From a mass production perspective, sodium is a more abundant element in the Earth’s crust than nickel, cobalt, or lithium carbonate, with a distribution that’s more evenly spread out. As such, sodium could be a better fit as a positive electrode material in batteries in the long run. Industry experts predict that sodium-ion batteries could even cost 20% less than iron phosphate lithium batteries once it reaches economies of scale.
The Supporting Actor in EV Batteries
However, a closer look into the pros and cons of both the materials may reveal that it’s not a zero-sum game. Instead, their characteristics can complement each other and help to accelerate battery technology development.
CATL’s new sodium-ion battery has an energy density of up to 160Wh/kg, which is comparable to the iron phosphate lithium battery in its Kirin battery system, but still lags behind the 255Wh/kg of ternary lithium batteries.
As a result, CATL is mixing sodium-ion and ternary lithium batteries in Chery’s new energy vehicles to balance cost and performance.
BYD is also expected to use a mix of sodium-ion and iron phosphate lithium batteries. Assuming this is true, it will echo the market’s assumption that sodium-ion batteries are not overturning the battery industry, but rather helping battery manufacturers maintain flexible product portfolios that cater to different market segmentations.
To give an example, CATL’s lithium iron phosphate batteries have been utilized in heavy-duty vehicles like 120-ton ore trucks and marine service vessels since 2022, where charging efficiency and cost take precedence over high energy density.
Therefore, sodium-ion batteries are likely to become a complimentary choice for lithium iron phosphate batteries, as they offer advantages such as high-rate charging, low cost, and high safety. This will definitely give car makers more flexibility in their future product strategies.
As a consequence of rising power battery raw material prices, a number of global new energy vehicle (NEV) brands including Tesla, BYD, NIO, Li Auto, and Volkswagen, have successively raised the sales prices of electric vehicles (EV) in 1Q22. TrendForce believes that power batteries are the core component that account for the greatest portion of an EV’s overall cost and reducing the cost of power batteries will be an important strategy for companies to remain competitive in the future. As technology continues to innovate, lithium iron phosphate batteries are expected to account for more than 60% of installed capacity in the global power battery market by 2024.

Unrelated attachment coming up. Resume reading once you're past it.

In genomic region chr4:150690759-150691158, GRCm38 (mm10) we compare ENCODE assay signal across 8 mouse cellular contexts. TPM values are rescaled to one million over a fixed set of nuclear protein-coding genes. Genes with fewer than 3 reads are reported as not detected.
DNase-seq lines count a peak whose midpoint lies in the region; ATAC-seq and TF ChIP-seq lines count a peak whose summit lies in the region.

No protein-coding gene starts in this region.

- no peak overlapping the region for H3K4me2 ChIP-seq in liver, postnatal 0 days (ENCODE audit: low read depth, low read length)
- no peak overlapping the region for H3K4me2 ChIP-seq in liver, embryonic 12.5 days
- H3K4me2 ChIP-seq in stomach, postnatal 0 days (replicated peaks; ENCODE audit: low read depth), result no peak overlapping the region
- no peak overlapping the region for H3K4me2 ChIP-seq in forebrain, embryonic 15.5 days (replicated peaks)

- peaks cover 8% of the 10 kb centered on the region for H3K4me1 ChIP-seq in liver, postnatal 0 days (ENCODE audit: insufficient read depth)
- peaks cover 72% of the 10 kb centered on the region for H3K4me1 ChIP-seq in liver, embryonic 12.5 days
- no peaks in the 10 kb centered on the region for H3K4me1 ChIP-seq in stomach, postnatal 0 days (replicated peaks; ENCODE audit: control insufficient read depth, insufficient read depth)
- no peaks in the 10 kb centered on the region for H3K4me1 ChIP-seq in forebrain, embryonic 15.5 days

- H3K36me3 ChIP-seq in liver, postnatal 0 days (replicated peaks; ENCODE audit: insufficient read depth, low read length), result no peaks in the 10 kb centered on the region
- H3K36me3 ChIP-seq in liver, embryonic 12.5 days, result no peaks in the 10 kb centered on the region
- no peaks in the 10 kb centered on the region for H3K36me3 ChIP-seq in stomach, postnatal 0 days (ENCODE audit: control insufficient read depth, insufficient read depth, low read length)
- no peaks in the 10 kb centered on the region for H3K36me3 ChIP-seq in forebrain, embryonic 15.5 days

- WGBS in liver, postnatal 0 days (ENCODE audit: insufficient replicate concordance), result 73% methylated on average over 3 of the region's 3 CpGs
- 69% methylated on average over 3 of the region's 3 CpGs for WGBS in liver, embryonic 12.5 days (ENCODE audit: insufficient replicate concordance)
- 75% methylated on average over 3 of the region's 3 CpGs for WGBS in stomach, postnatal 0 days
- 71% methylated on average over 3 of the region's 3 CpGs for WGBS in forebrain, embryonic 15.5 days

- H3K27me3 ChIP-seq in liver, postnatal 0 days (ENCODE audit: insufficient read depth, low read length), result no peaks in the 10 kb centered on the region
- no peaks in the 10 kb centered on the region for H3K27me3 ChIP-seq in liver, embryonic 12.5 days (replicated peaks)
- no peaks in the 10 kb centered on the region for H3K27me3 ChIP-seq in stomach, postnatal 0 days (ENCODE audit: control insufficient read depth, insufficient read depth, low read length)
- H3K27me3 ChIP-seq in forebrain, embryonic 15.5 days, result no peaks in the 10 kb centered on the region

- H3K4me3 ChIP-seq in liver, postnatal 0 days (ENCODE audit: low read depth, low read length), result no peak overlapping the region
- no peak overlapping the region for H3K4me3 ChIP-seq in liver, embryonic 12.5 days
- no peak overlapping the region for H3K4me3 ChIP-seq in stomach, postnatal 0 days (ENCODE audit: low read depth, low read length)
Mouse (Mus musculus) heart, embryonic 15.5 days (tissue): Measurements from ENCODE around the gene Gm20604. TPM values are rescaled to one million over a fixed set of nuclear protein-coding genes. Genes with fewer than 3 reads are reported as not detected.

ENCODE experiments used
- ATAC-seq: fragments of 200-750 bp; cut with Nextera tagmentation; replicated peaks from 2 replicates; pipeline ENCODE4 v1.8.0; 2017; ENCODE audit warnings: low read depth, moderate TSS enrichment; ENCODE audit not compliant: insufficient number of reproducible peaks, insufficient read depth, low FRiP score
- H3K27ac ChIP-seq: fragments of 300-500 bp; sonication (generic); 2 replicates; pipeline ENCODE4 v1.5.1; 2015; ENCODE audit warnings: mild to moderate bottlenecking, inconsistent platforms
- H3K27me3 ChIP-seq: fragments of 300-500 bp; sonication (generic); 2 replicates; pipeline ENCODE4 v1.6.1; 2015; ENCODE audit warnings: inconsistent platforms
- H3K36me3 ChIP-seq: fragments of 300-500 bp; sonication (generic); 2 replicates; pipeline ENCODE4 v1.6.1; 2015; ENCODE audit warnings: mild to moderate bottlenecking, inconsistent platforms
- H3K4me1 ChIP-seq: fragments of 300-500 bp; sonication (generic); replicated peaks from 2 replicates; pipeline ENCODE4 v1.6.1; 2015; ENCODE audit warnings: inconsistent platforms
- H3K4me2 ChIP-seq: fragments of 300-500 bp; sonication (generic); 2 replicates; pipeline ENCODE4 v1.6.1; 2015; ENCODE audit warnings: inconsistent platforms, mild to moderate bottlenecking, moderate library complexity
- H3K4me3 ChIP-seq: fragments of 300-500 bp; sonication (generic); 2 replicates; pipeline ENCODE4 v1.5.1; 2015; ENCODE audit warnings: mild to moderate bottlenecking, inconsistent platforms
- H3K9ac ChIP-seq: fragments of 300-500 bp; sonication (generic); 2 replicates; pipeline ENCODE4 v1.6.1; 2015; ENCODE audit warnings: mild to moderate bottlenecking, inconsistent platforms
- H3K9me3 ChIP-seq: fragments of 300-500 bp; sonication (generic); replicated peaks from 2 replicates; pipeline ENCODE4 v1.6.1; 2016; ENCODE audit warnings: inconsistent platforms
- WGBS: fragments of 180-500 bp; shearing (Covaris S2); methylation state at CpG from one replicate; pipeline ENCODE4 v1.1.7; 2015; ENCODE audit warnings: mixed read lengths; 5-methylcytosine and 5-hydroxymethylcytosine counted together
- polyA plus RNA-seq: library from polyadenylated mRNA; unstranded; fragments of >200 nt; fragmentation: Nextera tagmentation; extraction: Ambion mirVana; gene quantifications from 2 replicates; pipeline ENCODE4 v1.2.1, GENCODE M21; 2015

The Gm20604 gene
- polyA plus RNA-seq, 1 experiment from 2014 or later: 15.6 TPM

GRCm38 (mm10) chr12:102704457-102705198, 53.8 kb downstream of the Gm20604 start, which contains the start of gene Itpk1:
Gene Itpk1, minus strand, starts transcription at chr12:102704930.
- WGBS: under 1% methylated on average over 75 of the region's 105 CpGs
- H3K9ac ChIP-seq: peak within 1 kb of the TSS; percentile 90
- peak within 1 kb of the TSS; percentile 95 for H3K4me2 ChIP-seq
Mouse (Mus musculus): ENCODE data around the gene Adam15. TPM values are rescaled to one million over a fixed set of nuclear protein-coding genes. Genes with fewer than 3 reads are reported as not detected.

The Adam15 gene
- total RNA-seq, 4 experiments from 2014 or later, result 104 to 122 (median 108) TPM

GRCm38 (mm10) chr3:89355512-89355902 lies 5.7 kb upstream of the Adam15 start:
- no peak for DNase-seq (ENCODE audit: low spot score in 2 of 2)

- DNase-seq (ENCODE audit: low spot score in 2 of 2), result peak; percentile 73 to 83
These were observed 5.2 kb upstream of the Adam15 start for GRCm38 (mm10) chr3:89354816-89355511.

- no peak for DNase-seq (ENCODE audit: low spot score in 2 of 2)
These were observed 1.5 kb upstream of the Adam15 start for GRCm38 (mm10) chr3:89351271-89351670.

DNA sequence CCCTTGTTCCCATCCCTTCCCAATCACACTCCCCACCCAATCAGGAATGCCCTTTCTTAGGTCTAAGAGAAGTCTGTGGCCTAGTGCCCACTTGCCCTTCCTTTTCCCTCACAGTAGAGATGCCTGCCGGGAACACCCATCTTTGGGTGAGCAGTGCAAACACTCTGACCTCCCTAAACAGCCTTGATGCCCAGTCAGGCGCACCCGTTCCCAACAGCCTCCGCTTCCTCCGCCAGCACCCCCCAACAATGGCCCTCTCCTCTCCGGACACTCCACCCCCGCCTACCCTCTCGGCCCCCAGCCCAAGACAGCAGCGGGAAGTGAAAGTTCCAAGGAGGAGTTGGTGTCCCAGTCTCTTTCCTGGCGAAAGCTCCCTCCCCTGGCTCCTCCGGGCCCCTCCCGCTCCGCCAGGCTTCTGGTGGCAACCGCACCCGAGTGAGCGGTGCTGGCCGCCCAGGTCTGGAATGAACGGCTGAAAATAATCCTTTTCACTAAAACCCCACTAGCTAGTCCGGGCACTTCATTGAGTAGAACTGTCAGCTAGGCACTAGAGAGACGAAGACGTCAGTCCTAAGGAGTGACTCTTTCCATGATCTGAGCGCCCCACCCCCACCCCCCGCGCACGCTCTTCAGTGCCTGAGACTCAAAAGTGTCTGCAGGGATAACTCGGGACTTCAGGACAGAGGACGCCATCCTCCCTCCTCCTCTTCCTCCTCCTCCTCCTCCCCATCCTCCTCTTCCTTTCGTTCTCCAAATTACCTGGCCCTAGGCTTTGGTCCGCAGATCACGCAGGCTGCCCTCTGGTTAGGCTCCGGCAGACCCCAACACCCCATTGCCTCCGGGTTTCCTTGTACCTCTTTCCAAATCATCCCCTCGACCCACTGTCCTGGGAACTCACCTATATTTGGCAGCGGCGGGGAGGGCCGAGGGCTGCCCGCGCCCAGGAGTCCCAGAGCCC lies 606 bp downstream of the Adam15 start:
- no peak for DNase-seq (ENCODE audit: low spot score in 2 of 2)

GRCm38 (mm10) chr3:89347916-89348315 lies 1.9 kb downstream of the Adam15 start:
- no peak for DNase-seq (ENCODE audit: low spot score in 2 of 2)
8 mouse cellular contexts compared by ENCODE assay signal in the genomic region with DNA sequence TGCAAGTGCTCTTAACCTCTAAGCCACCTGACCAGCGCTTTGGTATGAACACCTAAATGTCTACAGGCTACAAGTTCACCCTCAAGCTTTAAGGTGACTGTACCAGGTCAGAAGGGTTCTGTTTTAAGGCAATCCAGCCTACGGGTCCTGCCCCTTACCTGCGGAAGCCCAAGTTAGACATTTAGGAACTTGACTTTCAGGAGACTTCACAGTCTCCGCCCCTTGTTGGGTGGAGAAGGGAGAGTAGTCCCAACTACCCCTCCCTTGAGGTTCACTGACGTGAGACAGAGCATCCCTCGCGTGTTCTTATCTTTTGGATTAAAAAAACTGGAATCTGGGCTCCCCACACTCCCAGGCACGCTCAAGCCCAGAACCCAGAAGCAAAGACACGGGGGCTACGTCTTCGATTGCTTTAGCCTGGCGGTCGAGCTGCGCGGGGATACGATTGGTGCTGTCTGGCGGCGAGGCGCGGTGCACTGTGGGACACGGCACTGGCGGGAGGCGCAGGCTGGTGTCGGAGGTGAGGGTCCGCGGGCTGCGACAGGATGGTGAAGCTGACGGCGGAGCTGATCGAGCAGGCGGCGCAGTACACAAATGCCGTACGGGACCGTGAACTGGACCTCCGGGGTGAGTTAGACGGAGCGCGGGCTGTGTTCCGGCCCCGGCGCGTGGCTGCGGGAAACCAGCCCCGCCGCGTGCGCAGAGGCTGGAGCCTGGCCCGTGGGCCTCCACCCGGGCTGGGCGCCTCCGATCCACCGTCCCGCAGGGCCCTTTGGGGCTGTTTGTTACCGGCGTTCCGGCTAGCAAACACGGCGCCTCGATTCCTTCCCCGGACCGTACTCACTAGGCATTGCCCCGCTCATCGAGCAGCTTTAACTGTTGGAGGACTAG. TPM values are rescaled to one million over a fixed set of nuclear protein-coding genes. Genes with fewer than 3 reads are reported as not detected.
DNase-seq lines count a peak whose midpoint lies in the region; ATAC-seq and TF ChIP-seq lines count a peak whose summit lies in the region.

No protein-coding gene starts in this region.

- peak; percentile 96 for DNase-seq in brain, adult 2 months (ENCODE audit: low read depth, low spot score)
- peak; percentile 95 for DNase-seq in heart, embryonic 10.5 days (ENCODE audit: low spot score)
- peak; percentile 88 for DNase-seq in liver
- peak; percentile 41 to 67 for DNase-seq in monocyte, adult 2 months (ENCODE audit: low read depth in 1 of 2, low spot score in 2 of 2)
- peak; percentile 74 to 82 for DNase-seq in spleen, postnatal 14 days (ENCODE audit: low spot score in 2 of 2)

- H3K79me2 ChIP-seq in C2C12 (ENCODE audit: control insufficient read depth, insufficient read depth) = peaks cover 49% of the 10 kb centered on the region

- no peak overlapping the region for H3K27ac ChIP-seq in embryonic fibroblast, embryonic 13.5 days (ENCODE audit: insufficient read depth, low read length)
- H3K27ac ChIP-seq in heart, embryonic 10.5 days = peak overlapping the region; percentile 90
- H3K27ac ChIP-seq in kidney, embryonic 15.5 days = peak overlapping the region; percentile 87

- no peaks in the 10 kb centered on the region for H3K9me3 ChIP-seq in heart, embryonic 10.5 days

TrendForce indicates, from the perspective of the world’s largest EV market, China, the power battery market reversed in 2021 and lithium iron phosphate batteries officially surpassed ternary batteries with 52% of installed capacity. Lithium iron phosphate installed capacity continued to grow in 1Q22, rising to 58%, and demonstrating a growth rate far beyond that of ternary batteries. However, from the perspective of the global EV market, thanks to the increase in the penetration rate of NEVs in Europe and the United States, ternary batteries still accounted for a market share of more than 60% in 2021, far exceeding that of lithium iron phosphate batteries, which captured a market share of approximately 32~ 36%.
Although the current gap between these two materials remains substantial, according to production capacity planning of global new energy battery cathode material manufacturers in the past two years, the scale and speed of lithium iron phosphate materials expansion will far exceed that of ternary materials. According to TrendForce investigations, planned expansion projects announced by global cathode material manufacturers are currently concentrated in China and South Korea, with a nominal total planned production capacity of over 11 million tons, of which planned production capacity of lithium iron phosphate cathodes accounts for approximately 64%. However, since planned production capacity exceeds market demand, there will be a certain shortfall between the industry’s total planned production capacity and actual future production capacity. It remains to be seen to what level actual effective production capacity can rise in the future.
It is worth noting, as the price of core battery raw materials such as lithium, cobalt, and nickel has moved up clearly since 2H21 and the global power battery supply chain is plagued by uncertainty including the Russian-Ukrainian war and the global pandemic, there will be a short-term disparity between the growth rate of supply and demand and companies will focus more on reducing the cost of battery materials and supply chain security, two major issues related to future competitiveness. As a result of this trend, TrendForce expects the cost-effective advantage of lithium iron phosphate batteries to become more prominent and this type of battery has an opportunity to become the mainstream of the terminal market in the next 2-3 years. The global installed capacity ratio of lithium iron phosphate batteries to ternary batteries will also move from 3:7 to 6:4 in 2024